Despite a thumping innings victory in the first Test at Hyderabad, India captain M.S. Dhoni insisted that his team would not take New Zealand lightly in the second Test starting here on Friday.

“We are a team which respects our opponents wherever we play. We will repeat everything we did right in the first Test,” Dhoni said.

Cheteshwar Pujara, who scored a century in Hyderabad, received a painful blow to the knee while fielding at short-leg on the fourth day. Asked about Pujara’s fitness, Dhoni replied, “Pujara is a bit sore, but the good thing is he batted and fielded today. He got a hard hit which means it will take some time to heal, but I don’t think it’s restricting him on the field. I think he will be available.”

The skipper remained non-committal on fielding three spinners, after the visitors visibly struggled against the spin duo of R. Ashwin and Pragyan Ojha in the first Test. “The groundsmen are still working on the wicket. We will have a final look at it before the start of the game, and then decide the best playing combination,” he said. Dhoni added this series would not be used as a trial for tougher upcoming home matches against England and Australia, saying the best possible team would feature in the eleven in Bangalore.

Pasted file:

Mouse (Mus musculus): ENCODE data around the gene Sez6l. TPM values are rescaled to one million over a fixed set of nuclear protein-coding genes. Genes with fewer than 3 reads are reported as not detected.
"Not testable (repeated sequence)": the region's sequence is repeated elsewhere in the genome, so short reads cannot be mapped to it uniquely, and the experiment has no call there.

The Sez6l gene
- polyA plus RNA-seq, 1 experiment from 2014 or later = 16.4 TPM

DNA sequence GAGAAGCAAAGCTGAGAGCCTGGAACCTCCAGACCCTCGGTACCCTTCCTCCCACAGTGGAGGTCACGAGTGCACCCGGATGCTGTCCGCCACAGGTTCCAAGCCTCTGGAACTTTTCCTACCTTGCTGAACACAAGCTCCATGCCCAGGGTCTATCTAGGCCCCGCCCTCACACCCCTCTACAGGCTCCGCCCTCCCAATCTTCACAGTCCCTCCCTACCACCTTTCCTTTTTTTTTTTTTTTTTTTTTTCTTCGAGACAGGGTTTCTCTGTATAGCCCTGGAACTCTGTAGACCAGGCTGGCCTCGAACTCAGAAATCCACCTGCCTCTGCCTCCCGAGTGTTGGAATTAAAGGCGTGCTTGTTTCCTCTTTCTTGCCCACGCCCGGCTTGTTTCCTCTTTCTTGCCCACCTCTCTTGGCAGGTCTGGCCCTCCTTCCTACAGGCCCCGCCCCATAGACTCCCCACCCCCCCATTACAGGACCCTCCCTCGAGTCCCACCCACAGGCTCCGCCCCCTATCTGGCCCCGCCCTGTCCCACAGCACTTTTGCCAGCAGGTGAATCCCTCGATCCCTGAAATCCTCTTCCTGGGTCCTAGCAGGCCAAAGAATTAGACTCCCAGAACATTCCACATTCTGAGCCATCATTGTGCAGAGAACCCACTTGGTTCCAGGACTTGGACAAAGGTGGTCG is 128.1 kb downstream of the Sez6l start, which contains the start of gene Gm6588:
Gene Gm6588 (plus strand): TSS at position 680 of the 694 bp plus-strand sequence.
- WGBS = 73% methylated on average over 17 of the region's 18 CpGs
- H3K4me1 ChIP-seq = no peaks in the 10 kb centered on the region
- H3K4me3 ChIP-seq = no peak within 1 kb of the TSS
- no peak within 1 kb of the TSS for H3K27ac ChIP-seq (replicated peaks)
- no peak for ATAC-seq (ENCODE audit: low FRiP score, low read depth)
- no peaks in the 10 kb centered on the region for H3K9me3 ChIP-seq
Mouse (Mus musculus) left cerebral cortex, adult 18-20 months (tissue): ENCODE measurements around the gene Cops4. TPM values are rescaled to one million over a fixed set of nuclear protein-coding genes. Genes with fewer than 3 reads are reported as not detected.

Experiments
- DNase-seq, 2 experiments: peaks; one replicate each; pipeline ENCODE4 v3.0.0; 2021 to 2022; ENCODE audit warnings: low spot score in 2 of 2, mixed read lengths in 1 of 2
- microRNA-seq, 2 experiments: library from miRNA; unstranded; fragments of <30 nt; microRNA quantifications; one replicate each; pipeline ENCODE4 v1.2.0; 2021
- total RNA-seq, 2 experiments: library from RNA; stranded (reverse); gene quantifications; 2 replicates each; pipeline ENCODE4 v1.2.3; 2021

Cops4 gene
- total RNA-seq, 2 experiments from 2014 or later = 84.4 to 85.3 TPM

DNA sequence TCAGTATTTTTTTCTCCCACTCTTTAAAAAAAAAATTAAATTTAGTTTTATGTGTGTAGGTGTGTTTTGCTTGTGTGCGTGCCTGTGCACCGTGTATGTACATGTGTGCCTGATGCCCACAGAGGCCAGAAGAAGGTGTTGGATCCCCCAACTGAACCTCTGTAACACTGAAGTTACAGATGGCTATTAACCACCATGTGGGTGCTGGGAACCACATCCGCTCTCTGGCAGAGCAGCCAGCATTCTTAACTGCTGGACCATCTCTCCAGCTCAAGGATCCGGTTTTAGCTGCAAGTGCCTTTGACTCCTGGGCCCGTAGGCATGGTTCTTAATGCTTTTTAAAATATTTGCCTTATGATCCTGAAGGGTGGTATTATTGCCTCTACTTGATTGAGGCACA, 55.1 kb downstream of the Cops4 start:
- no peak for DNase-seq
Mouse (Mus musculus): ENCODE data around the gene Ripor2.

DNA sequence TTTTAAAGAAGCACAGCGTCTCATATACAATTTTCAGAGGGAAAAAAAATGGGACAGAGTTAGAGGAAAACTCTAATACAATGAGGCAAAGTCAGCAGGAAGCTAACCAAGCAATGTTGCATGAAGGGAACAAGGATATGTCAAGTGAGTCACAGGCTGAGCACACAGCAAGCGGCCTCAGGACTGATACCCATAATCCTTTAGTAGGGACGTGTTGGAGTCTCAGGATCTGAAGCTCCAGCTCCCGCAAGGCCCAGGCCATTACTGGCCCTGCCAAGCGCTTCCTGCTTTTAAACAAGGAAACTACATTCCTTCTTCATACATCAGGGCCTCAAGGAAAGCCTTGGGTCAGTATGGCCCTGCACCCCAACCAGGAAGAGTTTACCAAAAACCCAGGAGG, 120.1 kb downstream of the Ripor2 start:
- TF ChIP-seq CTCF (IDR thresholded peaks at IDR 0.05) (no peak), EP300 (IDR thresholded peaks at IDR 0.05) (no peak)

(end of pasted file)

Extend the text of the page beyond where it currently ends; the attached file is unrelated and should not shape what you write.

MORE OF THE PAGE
New Zealand captain Ross Taylor was posed a similar question on likely changes in the side, though unlike India, the visitors may be forced to bolster the batting after failing to reach 200 in both innings in Hyderabad.

“We gave them (playing eleven) faith in the first game, and we’re going to give them a go here as well.

“We didn’t play as well as we would have liked, but this is another opportunity to show how good we are as a team.”

Taylor spoke of a change in the mindset of his batsmen against the spinners. “We need to forget about the defeat as quickly as possible, talk amongst the group and find ways of playing Ashwin and Ojha.

“We have to be brave, courageous and try to attack, and hopefully put pressure back on them. And when we attack, there hopefully won’t be many men around the bat.

“New Zealand are normally fighters, and we’ll be trying to fight as hard as we can here, one session at a time,” Taylor said.

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